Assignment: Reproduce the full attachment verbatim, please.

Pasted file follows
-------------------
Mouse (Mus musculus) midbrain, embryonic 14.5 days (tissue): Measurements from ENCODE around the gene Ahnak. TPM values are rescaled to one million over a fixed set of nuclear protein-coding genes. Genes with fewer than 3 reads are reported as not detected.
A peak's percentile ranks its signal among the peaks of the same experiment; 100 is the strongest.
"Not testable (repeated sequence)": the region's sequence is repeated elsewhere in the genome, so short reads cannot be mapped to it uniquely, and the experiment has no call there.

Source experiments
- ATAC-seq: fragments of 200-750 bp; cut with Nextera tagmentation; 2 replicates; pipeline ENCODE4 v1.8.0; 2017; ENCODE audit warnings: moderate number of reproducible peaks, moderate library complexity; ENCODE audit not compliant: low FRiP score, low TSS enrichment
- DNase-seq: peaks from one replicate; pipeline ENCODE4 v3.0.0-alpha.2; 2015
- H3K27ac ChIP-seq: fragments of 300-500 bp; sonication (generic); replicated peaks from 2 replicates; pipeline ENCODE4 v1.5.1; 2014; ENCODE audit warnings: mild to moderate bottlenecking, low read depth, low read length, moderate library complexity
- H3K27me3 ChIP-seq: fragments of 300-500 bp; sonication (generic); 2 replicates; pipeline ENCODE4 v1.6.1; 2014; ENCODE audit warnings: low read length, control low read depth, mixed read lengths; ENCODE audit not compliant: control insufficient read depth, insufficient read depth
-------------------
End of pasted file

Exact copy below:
Mouse (Mus musculus) midbrain, embryonic 14.5 days (tissue): Measurements from ENCODE around the gene Ahnak. TPM values are rescaled to one million over a fixed set of nuclear protein-coding genes. Genes with fewer than 3 reads are reported as not detected.
A peak's percentile ranks its signal among the peaks of the same experiment; 100 is the strongest.
"Not testable (repeated sequence)": the region's sequence is repeated elsewhere in the genome, so short reads cannot be mapped to it uniquely, and the experiment has no call there.

Source experiments
- ATAC-seq: fragments of 200-750 bp; cut with Nextera tagmentation; 2 replicates; pipeline ENCODE4 v1.8.0; 2017; ENCODE audit warnings: moderate number of reproducible peaks, moderate library complexity; ENCODE audit not compliant: low FRiP score, low TSS enrichment
- DNase-seq: peaks from one replicate; pipeline ENCODE4 v3.0.0-alpha.2; 2015
- H3K27ac ChIP-seq: fragments of 300-500 bp; sonication (generic); replicated peaks from 2 replicates; pipeline ENCODE4 v1.5.1; 2014; ENCODE audit warnings: mild to moderate bottlenecking, low read depth, low read length, moderate library complexity
- H3K27me3 ChIP-seq: fragments of 300-500 bp; sonication (generic); 2 replicates; pipeline ENCODE4 v1.6.1; 2014; ENCODE audit warnings: low read length, control low read depth, mixed read lengths; ENCODE audit not compliant: control insufficient read depth, insufficient read depth